whole-of-life report which highlights the importance of Aboriginal and Torres
Strait Islander women and girls’ participation and representation in decision-
making; what women and girls need in order to participate more fully; and how
women and girls want to be represented at all levels.

8. The Commission notes the call in the Uluru Statement for a national
representative voice to be enshrined in the Constitution. We note that this

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Submission to the Indigenous Voice Interim Report Proposals – March 2021

consultation process has not been empowered to consider this issue. We
encourage the Government to listen to the voices of Aboriginal and Torres
Strait Islander peoples about the desirability of a constitutional versus
legislative basis for the Voice. Our comments in this submission go to the
characteristics that any model should include however it is established.

9. The Commission does not intend to traverse all of the issues raised in the
Interim Report in this submission. Rather, attention will be given to the
following five areas:

• Ensuring the independence and sustainability of the Indigenous Voice

• Accountability mechanisms

• Ensuring integrity—composition and role of the proposed ethics
council

• Aboriginal and Torres Strait Islander women and girls’ representation,
participation and decision-making

• Aboriginal and Torres Strait Islander children’s representation,
participation and decision-making

2 Ensuring the independence and sustainability of the
Indigenous Voice
10. Self-determination is an outcome as much as it is a process of negotiation. It
is about determining, through legitimate dialogues with the nation state, how
Aboriginal and Torres Strait Islander peoples are able to pursue their own
political, cultural, social and economic interests, while retaining the right to
participate fully in Australian life.

11. We know that enhancing control is strongly connected to positive wellbeing
outcomes and can have significant implications for addressing existing
challenges within communities. A self-determining approach is therefore
critical for promoting strong and safe communities, where Aboriginal and
Torres Strait Islander peoples are better able to transcend challenges and
cycles of powerlessness.

12. It is therefore critical not only to the credibility and legitimacy of the National
Voice but also to its efficacy that it be free—and be seen to be free—of
influence, interference or coercion by governments and/or other parties.

13. As detailed in the Interim Report, this can be addressed through:

• careful consideration around how members are selected

• ensuring the independence of the operations and decision-making
processes of the representative body, free from government control or
approval processes

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• ensuring that the Voice has a broad mandate, and is able to consider
a full range of issues of its own choosing

• prioritising the National Voice’s links with its own constituency through
engagement with local and regional Voice structures, state structures
and sectoral Indigenous peak organisations

• access to adequate and sustainable funding.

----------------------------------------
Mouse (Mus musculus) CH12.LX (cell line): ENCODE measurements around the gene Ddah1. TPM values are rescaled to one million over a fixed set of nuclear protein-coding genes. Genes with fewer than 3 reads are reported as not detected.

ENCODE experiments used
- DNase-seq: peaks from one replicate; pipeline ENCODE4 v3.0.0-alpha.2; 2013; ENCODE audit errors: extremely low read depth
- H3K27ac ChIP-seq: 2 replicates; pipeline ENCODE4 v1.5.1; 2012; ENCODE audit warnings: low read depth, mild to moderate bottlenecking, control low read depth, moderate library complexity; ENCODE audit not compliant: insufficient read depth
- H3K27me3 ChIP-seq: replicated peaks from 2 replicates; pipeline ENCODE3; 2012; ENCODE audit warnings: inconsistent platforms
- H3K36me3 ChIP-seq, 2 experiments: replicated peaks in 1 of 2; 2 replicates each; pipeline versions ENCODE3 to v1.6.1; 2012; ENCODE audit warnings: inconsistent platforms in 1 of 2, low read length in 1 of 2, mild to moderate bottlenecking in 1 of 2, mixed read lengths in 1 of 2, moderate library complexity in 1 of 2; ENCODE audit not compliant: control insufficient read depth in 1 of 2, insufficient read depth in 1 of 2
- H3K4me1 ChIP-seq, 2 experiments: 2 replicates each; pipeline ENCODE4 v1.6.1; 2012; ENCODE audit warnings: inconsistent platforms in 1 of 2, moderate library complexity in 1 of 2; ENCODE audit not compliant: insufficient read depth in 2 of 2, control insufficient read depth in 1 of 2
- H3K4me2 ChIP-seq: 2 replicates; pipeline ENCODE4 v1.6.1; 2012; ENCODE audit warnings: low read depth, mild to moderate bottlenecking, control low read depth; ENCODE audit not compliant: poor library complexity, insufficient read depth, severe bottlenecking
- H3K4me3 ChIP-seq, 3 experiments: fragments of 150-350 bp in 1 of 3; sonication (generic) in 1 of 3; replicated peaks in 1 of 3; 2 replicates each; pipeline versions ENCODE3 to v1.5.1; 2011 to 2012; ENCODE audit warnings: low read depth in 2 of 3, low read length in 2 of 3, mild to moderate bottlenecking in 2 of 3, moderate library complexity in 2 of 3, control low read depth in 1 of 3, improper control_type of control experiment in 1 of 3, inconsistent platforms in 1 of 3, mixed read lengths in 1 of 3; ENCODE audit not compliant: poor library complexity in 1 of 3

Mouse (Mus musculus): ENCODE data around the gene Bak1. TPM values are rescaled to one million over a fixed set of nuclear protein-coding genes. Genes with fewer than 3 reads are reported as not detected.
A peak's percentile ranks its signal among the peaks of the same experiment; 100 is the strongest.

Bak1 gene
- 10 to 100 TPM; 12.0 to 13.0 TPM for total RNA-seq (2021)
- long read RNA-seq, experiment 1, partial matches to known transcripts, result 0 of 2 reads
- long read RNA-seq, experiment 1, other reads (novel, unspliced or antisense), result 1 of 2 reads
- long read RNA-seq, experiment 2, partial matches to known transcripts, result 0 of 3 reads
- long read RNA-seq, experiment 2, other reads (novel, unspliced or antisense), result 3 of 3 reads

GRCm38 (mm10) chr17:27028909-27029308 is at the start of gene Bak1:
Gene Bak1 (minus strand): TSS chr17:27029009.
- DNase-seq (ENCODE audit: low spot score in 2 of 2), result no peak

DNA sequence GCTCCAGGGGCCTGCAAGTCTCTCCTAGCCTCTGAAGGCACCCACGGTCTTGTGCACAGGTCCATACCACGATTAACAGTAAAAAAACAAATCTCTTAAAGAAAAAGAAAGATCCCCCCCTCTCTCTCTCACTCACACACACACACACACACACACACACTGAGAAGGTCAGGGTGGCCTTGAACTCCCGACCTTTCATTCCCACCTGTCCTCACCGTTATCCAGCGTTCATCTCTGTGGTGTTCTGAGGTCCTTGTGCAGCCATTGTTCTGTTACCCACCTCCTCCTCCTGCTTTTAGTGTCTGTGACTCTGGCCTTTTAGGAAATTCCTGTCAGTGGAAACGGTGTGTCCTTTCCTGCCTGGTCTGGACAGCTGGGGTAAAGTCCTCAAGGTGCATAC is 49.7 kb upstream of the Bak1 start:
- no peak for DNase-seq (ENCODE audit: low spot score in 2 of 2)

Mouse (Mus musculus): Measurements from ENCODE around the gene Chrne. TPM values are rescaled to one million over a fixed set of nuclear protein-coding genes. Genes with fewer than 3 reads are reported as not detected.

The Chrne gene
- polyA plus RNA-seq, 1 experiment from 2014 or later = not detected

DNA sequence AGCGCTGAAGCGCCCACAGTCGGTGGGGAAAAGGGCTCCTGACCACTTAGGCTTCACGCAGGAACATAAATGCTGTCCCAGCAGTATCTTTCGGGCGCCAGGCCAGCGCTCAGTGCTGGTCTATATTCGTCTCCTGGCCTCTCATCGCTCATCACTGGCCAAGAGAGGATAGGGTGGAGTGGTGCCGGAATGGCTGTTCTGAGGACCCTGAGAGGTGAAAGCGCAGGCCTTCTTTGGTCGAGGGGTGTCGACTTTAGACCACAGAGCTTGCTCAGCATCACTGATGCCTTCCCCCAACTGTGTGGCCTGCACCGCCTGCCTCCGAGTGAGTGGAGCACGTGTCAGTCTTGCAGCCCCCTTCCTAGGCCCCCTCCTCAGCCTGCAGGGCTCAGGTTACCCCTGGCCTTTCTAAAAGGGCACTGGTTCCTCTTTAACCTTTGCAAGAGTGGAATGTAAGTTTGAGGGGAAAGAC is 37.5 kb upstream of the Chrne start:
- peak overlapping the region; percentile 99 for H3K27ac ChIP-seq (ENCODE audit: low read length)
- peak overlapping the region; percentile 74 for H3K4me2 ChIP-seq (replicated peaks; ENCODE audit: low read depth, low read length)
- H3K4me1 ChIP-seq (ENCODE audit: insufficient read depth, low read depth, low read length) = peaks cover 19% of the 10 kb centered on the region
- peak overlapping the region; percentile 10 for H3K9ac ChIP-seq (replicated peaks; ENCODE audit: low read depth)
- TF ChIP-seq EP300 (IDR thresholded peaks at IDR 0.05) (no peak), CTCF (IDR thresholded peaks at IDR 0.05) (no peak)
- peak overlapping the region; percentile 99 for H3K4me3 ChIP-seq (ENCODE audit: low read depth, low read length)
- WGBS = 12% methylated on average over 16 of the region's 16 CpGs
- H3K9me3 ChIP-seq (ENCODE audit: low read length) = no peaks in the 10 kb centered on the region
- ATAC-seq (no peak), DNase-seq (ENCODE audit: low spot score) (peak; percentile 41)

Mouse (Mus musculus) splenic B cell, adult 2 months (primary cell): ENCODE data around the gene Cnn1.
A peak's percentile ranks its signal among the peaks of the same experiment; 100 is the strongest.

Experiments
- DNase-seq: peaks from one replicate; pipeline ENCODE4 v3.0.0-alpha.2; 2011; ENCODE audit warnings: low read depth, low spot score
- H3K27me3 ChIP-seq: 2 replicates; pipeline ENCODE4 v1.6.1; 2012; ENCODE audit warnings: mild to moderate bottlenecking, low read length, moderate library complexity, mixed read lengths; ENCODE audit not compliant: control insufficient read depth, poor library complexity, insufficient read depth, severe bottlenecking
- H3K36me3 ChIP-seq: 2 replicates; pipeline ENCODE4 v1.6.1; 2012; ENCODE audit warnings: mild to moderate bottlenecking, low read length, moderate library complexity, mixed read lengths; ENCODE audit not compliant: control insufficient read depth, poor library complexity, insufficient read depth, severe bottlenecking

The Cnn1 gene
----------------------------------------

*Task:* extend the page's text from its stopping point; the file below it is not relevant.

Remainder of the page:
2.1 Independence

(a) The United Nations Declaration on the Right of Indigenous Peoples

14. The Australian Government endorsed the United Nations Declaration on the
Rights of Indigenous Peoples (UNDRIP) in 2009. Its provisions identify a
range of matters that are relevant to establishing a national Voice, most
particularly the right to independent political institutions.

15. The UNDRIP emphasises the importance of ‘participation of indigenous
peoples in matters that would affect their rights, through representatives freely
chosen by themselves’:

• Article 18: Indigenous peoples have the right to participate in decision-
making in matters which would affect their rights, through
representatives chosen by themselves in accordance with their own
procedures, as well as to maintain and develop their own indigenous
decision-making institutions.

• Article 19: States shall consult and cooperate in good faith with the
indigenous peoples concerned through their own representative
institutions in order to obtain their free, prior and informed consent
before adopting and implementing legislative or administrative
measures that may affect them.

• Article 3: Indigenous peoples have the right of self-determination. By
virtue of that right they freely determine their political status and freely
pursue their economic, social and cultural development.

• Article 4: Indigenous peoples, in exercising their right to self-
determination, have the right to autonomy or self-government in
matters relating to their internal and local affairs, as well as ways and
means for financing their autonomous functions.1

16. It also sets out the right of Indigenous peoples to freely determine their own
processes and structures for identifying membership of Indigenous groups.

• Article 33: Indigenous peoples have the right to determine their own
identity or membership in accordance with their customs and
traditions. This does not impair the right of indigenous individuals to
obtain citizenship of the States in which they live. Indigenous peoples

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have the right to determine the structures and to select the
membership of their institutions in accordance with their own
procedures.

(b) The Paris Principles

17. The Principles relating to the Status of National Institutions (The Paris
Principles) which were adopted by General Assembly resolution 48/134 on 20
December 1993.2 They are the international minimum standards for effective,